Ocular Cytopathology

An atlas that features the cytologic findings of the normal features and diseases of the eye.

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Wednesday, September 28, 2005

Chapter-5-page1-Abnormalities-Iris, Ciliary Body, Anterior-Chamber Angle


Abnormalities of the Iris, Ciliary Body, and Angle Structures

In this chapter, lesions of the iris, ciliary body, and anterior chamber angle that are important in ocular cytology are illustrated. There are only a few lesions of the ciliary body, iris, and angle that are frequently ecountered in cytologic specimens. Infectious processes of the anterior chamber, iris, and ciliary body are presented in Chapter 8. Leukemias may involve the iris and shed cells into the aqueous, but are presented with other malignant neoplasms in Chapter 9. Choroidal melanomas are illustrated here.


Red blood cells that have hemolyzed and hemoglobin aggregates can be identified on cytologic examination from vitrectomy and aqueous specimens [1]. Ghost erythrocytes are red blood cells in which the bulk of the hemoglobin has been extruded, leaving behind small fragments of hemoglobin festooned along the cell membrane remnants. Ghost erythrocytes are important to identify because they may enter the anterior chamber angle, obstruct the trabecular meshwork, and produce ghost-cell glaucoma [2]. Ghost-cell glaucoma has been reported after vitreous hemorrhage associated with cataract extraction or diabetic retinopathy [3].
Ghost cells appear on cytologic preparations as small ovoid to circular rings with central clear areas corresponding to the absence of hemoglobin. The hemoglobin is clumped at the periphery of the cell-forming Heinz bodies (Figure 5-1). Hemoglobin spherules are spheres of hemoglobin varying markedly in size, some of which are smaller than normal erythrocytes and others three to five times the diameter of red blood cell (Figure 5-2). Like ghost cells, hemoglobin spherules may obstruct the trabecular meshwork and produce glaucoma. If ghost cells or hemoglobin aggregates are diagnosed by cytologic examination of an aqueous, vitrectomy may be indicated in aphakic patients to relieve glaucoma [4].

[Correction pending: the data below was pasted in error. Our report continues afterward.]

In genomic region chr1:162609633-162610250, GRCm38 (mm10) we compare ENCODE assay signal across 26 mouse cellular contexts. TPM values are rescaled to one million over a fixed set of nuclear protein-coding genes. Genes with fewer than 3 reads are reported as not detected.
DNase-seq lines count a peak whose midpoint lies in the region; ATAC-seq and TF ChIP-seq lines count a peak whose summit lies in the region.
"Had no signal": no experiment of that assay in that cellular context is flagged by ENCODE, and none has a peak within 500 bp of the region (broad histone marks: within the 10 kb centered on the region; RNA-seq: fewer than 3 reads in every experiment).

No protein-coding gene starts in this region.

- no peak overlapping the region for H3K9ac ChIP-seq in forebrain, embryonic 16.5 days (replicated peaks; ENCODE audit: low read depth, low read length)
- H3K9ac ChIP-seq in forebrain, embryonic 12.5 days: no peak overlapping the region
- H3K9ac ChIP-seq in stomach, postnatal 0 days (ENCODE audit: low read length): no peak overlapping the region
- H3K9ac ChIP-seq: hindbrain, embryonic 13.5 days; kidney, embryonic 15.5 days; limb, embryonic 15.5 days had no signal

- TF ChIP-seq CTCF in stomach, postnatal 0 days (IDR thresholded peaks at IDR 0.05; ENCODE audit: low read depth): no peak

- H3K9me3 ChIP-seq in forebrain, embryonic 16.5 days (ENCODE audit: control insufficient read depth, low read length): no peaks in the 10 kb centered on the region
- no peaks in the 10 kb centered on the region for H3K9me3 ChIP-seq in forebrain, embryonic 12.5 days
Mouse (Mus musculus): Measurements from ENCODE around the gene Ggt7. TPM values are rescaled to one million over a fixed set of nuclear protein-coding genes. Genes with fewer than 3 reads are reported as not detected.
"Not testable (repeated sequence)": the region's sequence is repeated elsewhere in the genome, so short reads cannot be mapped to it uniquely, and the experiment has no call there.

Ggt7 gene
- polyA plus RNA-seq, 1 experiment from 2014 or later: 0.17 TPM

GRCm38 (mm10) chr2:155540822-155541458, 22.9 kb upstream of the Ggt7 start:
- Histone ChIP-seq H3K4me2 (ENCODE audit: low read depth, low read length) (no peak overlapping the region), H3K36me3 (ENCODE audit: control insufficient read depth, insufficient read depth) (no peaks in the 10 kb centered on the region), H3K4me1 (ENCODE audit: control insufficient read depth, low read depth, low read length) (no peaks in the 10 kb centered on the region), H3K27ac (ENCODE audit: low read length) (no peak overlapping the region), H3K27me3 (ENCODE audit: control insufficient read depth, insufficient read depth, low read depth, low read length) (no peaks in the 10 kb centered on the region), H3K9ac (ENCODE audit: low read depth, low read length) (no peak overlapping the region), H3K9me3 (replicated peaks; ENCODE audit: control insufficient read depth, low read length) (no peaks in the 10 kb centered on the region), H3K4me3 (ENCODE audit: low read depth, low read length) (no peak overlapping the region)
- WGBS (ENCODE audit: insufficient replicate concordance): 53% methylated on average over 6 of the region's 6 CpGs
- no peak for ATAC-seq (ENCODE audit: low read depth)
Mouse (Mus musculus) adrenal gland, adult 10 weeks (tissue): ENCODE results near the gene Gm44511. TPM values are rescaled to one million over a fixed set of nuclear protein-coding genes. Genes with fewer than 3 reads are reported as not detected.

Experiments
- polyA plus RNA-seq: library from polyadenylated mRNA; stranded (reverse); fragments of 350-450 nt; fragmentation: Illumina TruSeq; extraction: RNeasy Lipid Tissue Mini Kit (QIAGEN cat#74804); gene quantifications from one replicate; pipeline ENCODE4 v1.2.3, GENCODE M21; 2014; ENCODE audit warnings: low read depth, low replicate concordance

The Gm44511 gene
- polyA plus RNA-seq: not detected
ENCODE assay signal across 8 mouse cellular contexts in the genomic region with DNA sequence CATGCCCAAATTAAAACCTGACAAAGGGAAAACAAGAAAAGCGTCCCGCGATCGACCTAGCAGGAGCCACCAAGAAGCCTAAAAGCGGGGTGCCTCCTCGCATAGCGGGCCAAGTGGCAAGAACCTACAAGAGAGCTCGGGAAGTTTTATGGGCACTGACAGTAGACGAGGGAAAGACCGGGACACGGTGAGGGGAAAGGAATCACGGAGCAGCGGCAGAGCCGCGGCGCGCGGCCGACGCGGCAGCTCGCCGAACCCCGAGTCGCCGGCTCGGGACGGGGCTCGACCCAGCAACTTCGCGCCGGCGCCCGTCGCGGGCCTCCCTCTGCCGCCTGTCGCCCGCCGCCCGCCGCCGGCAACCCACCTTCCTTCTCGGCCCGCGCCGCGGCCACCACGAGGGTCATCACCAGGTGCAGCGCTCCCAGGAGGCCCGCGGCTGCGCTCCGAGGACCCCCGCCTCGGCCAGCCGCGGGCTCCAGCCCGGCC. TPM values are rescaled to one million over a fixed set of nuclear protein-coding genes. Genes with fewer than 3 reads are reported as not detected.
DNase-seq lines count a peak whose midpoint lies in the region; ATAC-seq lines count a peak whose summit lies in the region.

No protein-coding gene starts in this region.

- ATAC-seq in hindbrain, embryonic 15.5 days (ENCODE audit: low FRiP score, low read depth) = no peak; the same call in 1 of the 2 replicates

Pars planitis is a condition in which cells and membranous veils are observed in the vitreous overlying the pars plana. This finding is termed “snowbanking.” [5] The cause of the disease is unknown. It is usually bilateral and occurs in young individuals. The collection of vitreous cells may obscure visions. Occasionally, vitrectomy may be done if an infectious agent is sought or if the opacity is chronic and severely limits vision. Histologically, lymphocytes and macrophages are seen adjacent to hyper-plastic non-pigmented ciliary epithelium. In the chronic condition, membranes may form over the pars plana composed of collagen and scare spindle cells (Figure 5-3). Perivascular sheathing of lymphocytes may also be seen (Figure 5-4). Cytologic preparations show lymphocytes and macrophages enmeshed in fibroglial membranous fragment (Figure 5-5). There finding are not specific, and the diagnosis requires careful clinical correlation.

1. Grossniklaus HE, Frank KE, Farhi DC, Jacobs G, Green WR. Hemoglobin spherulosis in the vitreous cavity. Arch Ophthalmol 1988;106:961-962.
2. Campbell DG, Simmons RJ, Grant WM. Ghost cells as a cause of glaucoma. Am J Ophthalmol 1976;81:441-450.
3. Campbell DG, Essigmann EM. Hemolytic ghost cell glaucoma. Arch Ophthalmol 1979;97:2141-2146.
4. Brucker AJ, Michels RG, Green WR. Pars plana vitrectomy in the management of blood induced glaucoma with vitreous hemorrhage. Ann Ophthalmol 1978;10:1427-1437.
5. Pederson JE, Kenyon KR, Green WR, et al. Pathology of pars planitis. Am J Ophthalmol 1978;86:762-774.


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